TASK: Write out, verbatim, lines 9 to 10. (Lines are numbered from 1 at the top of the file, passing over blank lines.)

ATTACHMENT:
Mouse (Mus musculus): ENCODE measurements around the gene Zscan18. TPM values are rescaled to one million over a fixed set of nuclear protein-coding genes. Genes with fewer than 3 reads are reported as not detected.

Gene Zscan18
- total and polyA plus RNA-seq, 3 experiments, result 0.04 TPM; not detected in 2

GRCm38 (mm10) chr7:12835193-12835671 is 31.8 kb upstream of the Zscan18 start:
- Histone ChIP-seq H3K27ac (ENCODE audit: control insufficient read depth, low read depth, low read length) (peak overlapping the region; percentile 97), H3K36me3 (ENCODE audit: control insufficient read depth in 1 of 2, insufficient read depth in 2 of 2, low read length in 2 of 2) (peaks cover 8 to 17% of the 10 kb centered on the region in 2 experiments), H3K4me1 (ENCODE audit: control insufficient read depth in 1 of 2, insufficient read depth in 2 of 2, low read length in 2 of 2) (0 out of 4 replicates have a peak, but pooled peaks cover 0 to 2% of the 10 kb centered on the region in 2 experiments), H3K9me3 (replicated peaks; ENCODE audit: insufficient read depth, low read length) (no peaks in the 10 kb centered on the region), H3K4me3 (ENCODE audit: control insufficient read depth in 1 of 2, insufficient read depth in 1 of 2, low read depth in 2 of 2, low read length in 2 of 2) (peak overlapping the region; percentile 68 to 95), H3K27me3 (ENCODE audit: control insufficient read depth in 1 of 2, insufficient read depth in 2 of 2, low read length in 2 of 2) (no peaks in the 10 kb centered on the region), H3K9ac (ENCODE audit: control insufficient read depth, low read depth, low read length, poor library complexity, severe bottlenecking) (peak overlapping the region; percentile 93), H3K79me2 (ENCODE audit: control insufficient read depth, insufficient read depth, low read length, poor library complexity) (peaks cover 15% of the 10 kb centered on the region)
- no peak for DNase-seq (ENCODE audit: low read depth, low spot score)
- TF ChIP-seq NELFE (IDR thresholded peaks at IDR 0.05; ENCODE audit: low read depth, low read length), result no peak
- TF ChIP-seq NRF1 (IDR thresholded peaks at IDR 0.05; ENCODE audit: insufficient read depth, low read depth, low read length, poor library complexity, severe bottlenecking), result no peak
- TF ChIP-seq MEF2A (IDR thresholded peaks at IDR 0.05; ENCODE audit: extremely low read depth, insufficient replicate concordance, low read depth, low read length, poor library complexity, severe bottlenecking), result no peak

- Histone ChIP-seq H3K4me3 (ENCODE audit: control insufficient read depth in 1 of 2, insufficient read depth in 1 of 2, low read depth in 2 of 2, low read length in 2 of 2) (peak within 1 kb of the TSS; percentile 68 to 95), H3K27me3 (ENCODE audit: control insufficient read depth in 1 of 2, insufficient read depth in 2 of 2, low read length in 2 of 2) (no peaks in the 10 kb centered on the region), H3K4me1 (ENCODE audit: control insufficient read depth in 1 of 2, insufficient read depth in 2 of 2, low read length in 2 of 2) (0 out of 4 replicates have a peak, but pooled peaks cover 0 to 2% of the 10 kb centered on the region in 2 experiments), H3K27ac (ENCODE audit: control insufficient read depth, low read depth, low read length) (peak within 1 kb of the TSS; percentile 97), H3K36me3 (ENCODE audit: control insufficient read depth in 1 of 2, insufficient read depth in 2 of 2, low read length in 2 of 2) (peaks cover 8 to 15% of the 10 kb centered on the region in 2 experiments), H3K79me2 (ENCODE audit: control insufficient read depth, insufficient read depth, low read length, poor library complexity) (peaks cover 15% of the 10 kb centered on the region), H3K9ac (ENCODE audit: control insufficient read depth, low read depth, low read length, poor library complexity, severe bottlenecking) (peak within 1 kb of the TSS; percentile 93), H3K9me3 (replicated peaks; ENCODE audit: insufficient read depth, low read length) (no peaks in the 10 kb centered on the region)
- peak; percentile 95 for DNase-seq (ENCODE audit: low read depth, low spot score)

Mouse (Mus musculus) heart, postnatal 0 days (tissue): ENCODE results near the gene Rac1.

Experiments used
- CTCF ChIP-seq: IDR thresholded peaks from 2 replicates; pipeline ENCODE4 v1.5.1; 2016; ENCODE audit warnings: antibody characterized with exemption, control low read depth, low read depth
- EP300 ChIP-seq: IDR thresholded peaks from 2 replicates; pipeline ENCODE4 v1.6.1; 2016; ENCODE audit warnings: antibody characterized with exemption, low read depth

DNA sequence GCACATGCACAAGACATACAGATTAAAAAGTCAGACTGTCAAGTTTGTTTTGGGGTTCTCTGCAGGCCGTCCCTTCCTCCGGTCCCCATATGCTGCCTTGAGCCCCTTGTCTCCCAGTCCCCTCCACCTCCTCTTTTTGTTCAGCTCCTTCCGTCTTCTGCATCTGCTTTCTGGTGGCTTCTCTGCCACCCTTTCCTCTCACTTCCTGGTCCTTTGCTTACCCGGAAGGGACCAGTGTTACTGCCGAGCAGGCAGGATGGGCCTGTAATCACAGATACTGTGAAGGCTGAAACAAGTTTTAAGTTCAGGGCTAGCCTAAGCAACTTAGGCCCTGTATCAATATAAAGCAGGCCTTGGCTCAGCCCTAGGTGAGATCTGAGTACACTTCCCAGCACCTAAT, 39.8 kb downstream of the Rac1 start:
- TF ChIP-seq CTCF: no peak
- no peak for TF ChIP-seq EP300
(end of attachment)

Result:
- TF ChIP-seq MEF2A (IDR thresholded peaks at IDR 0.05; ENCODE audit: extremely low read depth, insufficient replicate concordance, low read depth, low read length, poor library complexity, severe bottlenecking), result no peak

- Histone ChIP-seq H3K4me3 (ENCODE audit: control insufficient read depth in 1 of 2, insufficient read depth in 1 of 2, low read depth in 2 of 2, low read length in 2 of 2) (peak within 1 kb of the TSS; percentile 68 to 95), H3K27me3 (ENCODE audit: control insufficient read depth in 1 of 2, insufficient read depth in 2 of 2, low read length in 2 of 2) (no peaks in the 10 kb centered on the region), H3K4me1 (ENCODE audit: control insufficient read depth in 1 of 2, insufficient read depth in 2 of 2, low read length in 2 of 2) (0 out of 4 replicates have a peak, but pooled peaks cover 0 to 2% of the 10 kb centered on the region in 2 experiments), H3K27ac (ENCODE audit: control insufficient read depth, low read depth, low read length) (peak within 1 kb of the TSS; percentile 97), H3K36me3 (ENCODE audit: control insufficient read depth in 1 of 2, insufficient read depth in 2 of 2, low read length in 2 of 2) (peaks cover 8 to 15% of the 10 kb centered on the region in 2 experiments), H3K79me2 (ENCODE audit: control insufficient read depth, insufficient read depth, low read length, poor library complexity) (peaks cover 15% of the 10 kb centered on the region), H3K9ac (ENCODE audit: control insufficient read depth, low read depth, low read length, poor library complexity, severe bottlenecking) (peak within 1 kb of the TSS; percentile 93), H3K9me3 (replicated peaks; ENCODE audit: insufficient read depth, low read length) (no peaks in the 10 kb centered on the region)